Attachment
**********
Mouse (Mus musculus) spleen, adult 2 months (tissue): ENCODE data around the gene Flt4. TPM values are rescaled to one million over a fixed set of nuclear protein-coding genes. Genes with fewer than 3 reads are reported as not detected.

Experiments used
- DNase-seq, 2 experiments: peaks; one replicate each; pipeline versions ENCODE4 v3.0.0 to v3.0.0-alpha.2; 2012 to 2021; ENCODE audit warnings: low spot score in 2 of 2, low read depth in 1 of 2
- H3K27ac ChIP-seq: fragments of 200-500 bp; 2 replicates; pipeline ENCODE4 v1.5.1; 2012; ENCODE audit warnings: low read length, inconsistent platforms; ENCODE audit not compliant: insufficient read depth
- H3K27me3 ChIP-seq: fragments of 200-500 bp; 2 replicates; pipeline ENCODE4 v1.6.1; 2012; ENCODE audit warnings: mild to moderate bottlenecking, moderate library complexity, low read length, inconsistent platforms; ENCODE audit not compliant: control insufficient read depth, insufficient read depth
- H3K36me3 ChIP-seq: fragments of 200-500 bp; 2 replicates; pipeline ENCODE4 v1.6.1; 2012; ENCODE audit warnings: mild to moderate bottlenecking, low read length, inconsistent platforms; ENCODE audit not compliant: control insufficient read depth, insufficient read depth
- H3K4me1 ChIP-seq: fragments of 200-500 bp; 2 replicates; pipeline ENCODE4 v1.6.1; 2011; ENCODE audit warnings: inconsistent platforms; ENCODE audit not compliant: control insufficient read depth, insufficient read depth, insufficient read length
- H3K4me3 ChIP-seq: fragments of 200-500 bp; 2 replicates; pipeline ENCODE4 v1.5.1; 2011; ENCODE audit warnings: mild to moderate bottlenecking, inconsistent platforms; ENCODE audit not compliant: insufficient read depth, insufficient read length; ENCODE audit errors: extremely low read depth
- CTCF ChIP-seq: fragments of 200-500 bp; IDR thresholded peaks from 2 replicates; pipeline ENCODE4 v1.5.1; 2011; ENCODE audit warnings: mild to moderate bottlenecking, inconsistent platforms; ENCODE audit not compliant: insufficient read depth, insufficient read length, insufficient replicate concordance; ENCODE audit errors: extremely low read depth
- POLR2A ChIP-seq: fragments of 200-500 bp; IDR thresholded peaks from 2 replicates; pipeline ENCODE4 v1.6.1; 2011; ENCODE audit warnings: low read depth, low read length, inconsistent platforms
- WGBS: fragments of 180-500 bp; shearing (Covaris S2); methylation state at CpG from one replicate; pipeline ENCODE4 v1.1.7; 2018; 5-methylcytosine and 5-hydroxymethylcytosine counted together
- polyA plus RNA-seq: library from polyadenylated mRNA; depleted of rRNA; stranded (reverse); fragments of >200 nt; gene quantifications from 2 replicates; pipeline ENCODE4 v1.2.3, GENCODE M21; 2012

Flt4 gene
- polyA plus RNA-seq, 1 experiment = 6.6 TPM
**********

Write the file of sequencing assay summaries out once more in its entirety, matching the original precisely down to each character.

Mouse (Mus musculus) spleen, adult 2 months (tissue): ENCODE data around the gene Flt4. TPM values are rescaled to one million over a fixed set of nuclear protein-coding genes. Genes with fewer than 3 reads are reported as not detected.

Experiments used
- DNase-seq, 2 experiments: peaks; one replicate each; pipeline versions ENCODE4 v3.0.0 to v3.0.0-alpha.2; 2012 to 2021; ENCODE audit warnings: low spot score in 2 of 2, low read depth in 1 of 2
- H3K27ac ChIP-seq: fragments of 200-500 bp; 2 replicates; pipeline ENCODE4 v1.5.1; 2012; ENCODE audit warnings: low read length, inconsistent platforms; ENCODE audit not compliant: insufficient read depth
- H3K27me3 ChIP-seq: fragments of 200-500 bp; 2 replicates; pipeline ENCODE4 v1.6.1; 2012; ENCODE audit warnings: mild to moderate bottlenecking, moderate library complexity, low read length, inconsistent platforms; ENCODE audit not compliant: control insufficient read depth, insufficient read depth
- H3K36me3 ChIP-seq: fragments of 200-500 bp; 2 replicates; pipeline ENCODE4 v1.6.1; 2012; ENCODE audit warnings: mild to moderate bottlenecking, low read length, inconsistent platforms; ENCODE audit not compliant: control insufficient read depth, insufficient read depth
- H3K4me1 ChIP-seq: fragments of 200-500 bp; 2 replicates; pipeline ENCODE4 v1.6.1; 2011; ENCODE audit warnings: inconsistent platforms; ENCODE audit not compliant: control insufficient read depth, insufficient read depth, insufficient read length
- H3K4me3 ChIP-seq: fragments of 200-500 bp; 2 replicates; pipeline ENCODE4 v1.5.1; 2011; ENCODE audit warnings: mild to moderate bottlenecking, inconsistent platforms; ENCODE audit not compliant: insufficient read depth, insufficient read length; ENCODE audit errors: extremely low read depth
- CTCF ChIP-seq: fragments of 200-500 bp; IDR thresholded peaks from 2 replicates; pipeline ENCODE4 v1.5.1; 2011; ENCODE audit warnings: mild to moderate bottlenecking, inconsistent platforms; ENCODE audit not compliant: insufficient read depth, insufficient read length, insufficient replicate concordance; ENCODE audit errors: extremely low read depth
- POLR2A ChIP-seq: fragments of 200-500 bp; IDR thresholded peaks from 2 replicates; pipeline ENCODE4 v1.6.1; 2011; ENCODE audit warnings: low read depth, low read length, inconsistent platforms
- WGBS: fragments of 180-500 bp; shearing (Covaris S2); methylation state at CpG from one replicate; pipeline ENCODE4 v1.1.7; 2018; 5-methylcytosine and 5-hydroxymethylcytosine counted together
- polyA plus RNA-seq: library from polyadenylated mRNA; depleted of rRNA; stranded (reverse); fragments of >200 nt; gene quantifications from 2 replicates; pipeline ENCODE4 v1.2.3, GENCODE M21; 2012

Flt4 gene
- polyA plus RNA-seq, 1 experiment = 6.6 TPM